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Does Passive Aggressive Marketing Messaging Actually Work?

Does Passive Aggressive Marketing Messaging Actually Work? Blog Feature

August 6th, 2014 min read

Do you ever have those moments where your inner-marketer carries over into your personal life?

For example, I'm known to refer to all written and visual material as content. Whether it's a take-out menu or a movie poster, it's all content.

But the other night I came face-to-face with my inner-marketer in an instance that I felt was really worth documenting. I was browsing a website called Tradesy for the first time, and I couldn't have been on the page for more than a minute before a pop-up jumped out with a passive aggressive one-liner:

Screen_Shot_2014-08-05_at_12.31.13_PM

Does anyone really fall for this kind of crap?

Regardless, I seized the opportunity to screenshot the call-to-action and stash it away for a future blog post. 

So here we are now, in the introduction to this said blog post. 

And while I don't have the data (yet) to persuade you one way or the other, I have a strong enough hunch that I'm not the only one curious about the effectiveness of this type of marketing.

Does it work? Who else is using it? I'm looking for answers.

What's passive aggressive messaging anyway?

Before I go any further, I want to be sure that I'm clear about what I'm referring to when I use the phrase passive aggressive marketing messaging. 

In terms of marketing, passive aggressive messaging refers to an instance where you present a visitor with two choices, but position the desired action you want them to take as the only logical choice.

KISSmetrics and QuickSprout - both ventures of Neil Patel - rely on these types of call-to-action messaging in order to persuade action:


Screen_Shot_2014-08-05_at_10.41.21_AM
 
Screen_Shot_2014-08-05_at_10.42.03_AM

Judging by the massive success of both blogs, I'm sure this is effective. That's not the argument here. The question I'm proposing is would this work for you?

While a visitor probably wouldn't hesitate to exit a pop-up by clicking an 'x' in the corner, forcing them to admit that they "have enough traffic" or don't care about "how their marketing spend is performing", aims to alter their way of thinking.

Perhaps now they stop to ask themselves, "Wait, do I really have enough traffic?"

You have them rethinking their decision. You may have just saved the conversion.

Or, you may have just rubbed them the wrong way. 

Here's how I felt:

Back to the call-to-action that started it all:

Screen_Shot_2014-08-05_at_12.31.13_PM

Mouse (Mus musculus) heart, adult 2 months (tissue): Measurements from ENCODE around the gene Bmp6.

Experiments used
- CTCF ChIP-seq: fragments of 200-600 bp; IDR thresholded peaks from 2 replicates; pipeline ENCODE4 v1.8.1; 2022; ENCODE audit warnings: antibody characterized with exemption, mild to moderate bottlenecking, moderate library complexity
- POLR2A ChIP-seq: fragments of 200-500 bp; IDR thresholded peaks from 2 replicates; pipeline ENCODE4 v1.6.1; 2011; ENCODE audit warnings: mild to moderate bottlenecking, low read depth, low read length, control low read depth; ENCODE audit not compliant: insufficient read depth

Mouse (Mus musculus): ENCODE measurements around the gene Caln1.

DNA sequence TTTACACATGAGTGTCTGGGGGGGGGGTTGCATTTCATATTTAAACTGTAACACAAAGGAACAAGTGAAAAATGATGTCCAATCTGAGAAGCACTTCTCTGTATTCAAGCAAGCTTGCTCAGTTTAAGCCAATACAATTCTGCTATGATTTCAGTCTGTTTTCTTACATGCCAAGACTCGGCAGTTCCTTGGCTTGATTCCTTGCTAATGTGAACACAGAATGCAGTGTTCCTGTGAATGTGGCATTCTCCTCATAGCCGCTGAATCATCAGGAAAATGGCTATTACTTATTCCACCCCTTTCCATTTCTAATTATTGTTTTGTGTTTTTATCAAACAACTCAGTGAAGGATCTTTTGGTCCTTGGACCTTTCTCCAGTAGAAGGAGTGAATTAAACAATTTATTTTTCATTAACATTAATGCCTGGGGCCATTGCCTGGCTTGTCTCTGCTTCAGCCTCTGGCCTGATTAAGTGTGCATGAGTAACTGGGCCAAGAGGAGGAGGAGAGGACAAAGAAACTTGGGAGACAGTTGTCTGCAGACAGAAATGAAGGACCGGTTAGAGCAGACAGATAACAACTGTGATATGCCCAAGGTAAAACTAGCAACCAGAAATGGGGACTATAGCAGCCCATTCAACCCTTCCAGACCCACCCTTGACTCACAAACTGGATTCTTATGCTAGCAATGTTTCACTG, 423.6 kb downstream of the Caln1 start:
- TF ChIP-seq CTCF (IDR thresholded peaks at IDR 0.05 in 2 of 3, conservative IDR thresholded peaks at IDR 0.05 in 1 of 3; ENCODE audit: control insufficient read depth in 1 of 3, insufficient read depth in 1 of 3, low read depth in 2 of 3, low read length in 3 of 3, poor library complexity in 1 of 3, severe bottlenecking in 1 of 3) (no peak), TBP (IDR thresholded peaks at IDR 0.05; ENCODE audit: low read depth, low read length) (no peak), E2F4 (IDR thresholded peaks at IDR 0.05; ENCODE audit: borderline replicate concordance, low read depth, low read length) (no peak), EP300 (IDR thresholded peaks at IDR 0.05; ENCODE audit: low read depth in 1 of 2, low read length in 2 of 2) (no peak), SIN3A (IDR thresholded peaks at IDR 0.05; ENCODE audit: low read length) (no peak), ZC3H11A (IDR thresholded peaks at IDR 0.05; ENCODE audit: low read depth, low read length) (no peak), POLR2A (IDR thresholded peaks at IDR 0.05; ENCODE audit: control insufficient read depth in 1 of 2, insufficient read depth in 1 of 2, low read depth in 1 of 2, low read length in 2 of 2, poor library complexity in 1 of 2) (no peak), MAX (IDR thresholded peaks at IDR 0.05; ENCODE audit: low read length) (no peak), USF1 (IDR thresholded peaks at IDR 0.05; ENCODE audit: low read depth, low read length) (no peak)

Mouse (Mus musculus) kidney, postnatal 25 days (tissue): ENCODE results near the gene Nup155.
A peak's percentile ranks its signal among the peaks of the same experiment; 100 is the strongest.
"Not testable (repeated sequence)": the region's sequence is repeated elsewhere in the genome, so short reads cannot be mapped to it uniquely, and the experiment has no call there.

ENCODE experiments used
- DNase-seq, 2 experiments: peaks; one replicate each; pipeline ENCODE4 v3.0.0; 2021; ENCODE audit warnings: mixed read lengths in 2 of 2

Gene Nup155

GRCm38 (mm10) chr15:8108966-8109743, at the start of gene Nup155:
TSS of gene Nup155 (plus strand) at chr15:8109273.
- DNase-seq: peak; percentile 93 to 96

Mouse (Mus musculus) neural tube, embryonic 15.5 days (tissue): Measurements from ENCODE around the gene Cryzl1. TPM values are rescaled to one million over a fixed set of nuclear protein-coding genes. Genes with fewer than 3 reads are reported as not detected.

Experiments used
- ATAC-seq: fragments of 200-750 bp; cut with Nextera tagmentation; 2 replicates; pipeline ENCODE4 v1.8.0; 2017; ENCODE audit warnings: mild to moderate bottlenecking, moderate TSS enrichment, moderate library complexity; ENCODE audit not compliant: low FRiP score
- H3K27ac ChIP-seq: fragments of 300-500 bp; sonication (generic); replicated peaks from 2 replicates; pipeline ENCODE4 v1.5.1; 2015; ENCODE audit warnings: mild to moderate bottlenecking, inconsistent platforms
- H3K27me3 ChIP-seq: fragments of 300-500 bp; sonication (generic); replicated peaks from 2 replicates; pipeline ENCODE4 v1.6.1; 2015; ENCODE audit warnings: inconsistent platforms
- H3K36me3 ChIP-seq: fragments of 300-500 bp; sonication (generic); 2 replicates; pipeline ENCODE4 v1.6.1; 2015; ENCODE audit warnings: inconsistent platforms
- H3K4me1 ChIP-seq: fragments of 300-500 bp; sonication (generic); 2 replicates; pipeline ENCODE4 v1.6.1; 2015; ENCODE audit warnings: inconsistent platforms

Maybe I would have liked to save $10 on my purchase from Tradesy, had I been ready to make a purchase in the first place. However, this pop up was presented to me while I was reading their about page, meaning that I hadn't even had a chance to see what I'd be saving $10 on before they were asking me for my email. 

Point being, I often find this type of messaging to be way too assumptive. 

After being interrupted, I had a chance to finish reading up on what Tradesy was all about. I learned that they served as an online thrift store in which users could either make purchases or list their own items for sale.

So had I been on the website just to list my own items, this pop-up would have been totally irrelevant to me, and passive aggressive on top of that. 

In life, and marketing, 2 wrongs never make a right.

"The problem with these lines is they put words in the consumer's mouth.", says HubSpot's managing editor, Corey Eridon.

"Either way, they're probably wrong. If I like the business, I'll probably want to save more money with them. If I don't, or I don't use them enough to even want the savings -- it's just weird. In the end, a simple "No thanks" or a "Nah, I'm good" for a more colloquial brand would do the trick just fine.

We also reached out to Justine Jordan who runs the marketing over at Litmus. As someone who is always out to improve the customer experience, we thought her opinion would be valuable. 

"My gut reaction to these messages is they make me angry. Of course I'm interested in more traffic, it's why I'm reading your site in the first place!

My usual response is to get passive aggressive in return. Real mature, right? I 'punish' the offender by ignoring the message. If the messages are persistent I'll leave the site altogether. You have to earn my information with great content, not by playing with my emotions, annoying me, or making me feel guilty. Presenting me with two crappy options and forcing me to choose the lesser of two evils? It's playing mind games with your audience! 

Purposely creating cognitive dissonance for the user (I may want more traffic but I'm clicking a button that says I don't...) isn't exactly a great way to build trust. It feels like a cop-out—stop being lazy and start actually caring about your visitors. Provide them with value. Put their needs first. It's marketer-centric marketing rather than user-centric marketing. And it gives the people trying to do it right a bad name.

The worst part is that I know these work (it's why you see them everywhere now)." 

Jason Diller, marketing director at The DSM Group, sees it from both sides. 

"As a marketer, it's all about the data. If that tactic makes their target persona take action and ultimately buy a product and they've tested it against other variants, then data wins."

What are your thoughts?

Are you or anyone else you know employing this type of marketing messaging on your website? If so, how is it converting? 

If you're not, what are your thoughts on this approach? Do you like it? Do you feel like it alters your decision making process? 

We'd love to hear your feedback.

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